David Bourget (Western Ontario)
David Chalmers (ANU, NYU)
Rafael De Clercq
Jack Alan Reynolds
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Cambridge Quarterly of Healthcare Ethics 13 (01):75-90 (2004)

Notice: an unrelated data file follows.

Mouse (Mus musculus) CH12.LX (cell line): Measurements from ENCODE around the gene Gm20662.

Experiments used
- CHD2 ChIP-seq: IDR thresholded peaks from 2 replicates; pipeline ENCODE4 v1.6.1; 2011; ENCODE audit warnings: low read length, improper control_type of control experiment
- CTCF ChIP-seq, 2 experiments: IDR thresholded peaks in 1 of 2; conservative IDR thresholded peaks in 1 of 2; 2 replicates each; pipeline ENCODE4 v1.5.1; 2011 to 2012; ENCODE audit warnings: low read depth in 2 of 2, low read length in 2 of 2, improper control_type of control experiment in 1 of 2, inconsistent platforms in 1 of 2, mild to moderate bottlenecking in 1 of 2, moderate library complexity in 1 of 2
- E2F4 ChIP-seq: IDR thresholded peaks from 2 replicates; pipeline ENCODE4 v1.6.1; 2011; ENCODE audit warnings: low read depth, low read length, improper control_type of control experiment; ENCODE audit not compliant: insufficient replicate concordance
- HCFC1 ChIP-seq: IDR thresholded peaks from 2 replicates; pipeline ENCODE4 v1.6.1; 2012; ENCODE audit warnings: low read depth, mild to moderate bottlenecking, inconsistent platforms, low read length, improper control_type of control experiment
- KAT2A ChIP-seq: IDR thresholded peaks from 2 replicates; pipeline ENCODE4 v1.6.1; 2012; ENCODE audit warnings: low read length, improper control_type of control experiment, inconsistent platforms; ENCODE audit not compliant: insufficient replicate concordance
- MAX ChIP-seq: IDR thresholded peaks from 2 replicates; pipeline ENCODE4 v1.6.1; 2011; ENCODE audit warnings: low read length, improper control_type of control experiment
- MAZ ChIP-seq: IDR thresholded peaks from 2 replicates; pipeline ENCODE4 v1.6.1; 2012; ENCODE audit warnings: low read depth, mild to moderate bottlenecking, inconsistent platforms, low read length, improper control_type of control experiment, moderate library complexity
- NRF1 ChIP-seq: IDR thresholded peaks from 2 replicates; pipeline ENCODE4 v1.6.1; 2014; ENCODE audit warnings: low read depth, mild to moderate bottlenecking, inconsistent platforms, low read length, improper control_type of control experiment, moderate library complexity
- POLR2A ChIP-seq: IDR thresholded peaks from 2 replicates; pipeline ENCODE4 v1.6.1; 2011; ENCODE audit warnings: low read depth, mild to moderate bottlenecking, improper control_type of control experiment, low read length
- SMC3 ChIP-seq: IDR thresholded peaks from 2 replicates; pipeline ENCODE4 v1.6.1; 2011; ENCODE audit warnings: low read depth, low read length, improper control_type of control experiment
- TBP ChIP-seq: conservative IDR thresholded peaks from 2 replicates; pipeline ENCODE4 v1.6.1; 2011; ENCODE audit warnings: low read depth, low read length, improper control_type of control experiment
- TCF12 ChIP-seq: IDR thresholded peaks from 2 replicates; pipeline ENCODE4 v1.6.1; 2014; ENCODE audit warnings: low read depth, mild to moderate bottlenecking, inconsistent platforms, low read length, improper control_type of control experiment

I have argued that because human sexual reproduction inevitably involves the creation and destruction of embryos, it is a problematic activity for those who believe that the embryo is “one of us.” Or, if it is not a problematic activity, then neither is the creation and destruction of embryos for a purpose of comparable moral seriousness—the development of lifesaving therapy, for example. I assume that, whereas it is possible for the very first act of unprotected intercourse to result in a live human baby, and hence not in a given case cause any embryo loss, this is a rare event and that, statistically, for every live birth from three to five embryos must be created only to die. For dramatic effect, I assume that five is a reasonable figure, giving each embryo a 20% chance of survival; however, nothing in the argument depends on any specific figures being correct. a
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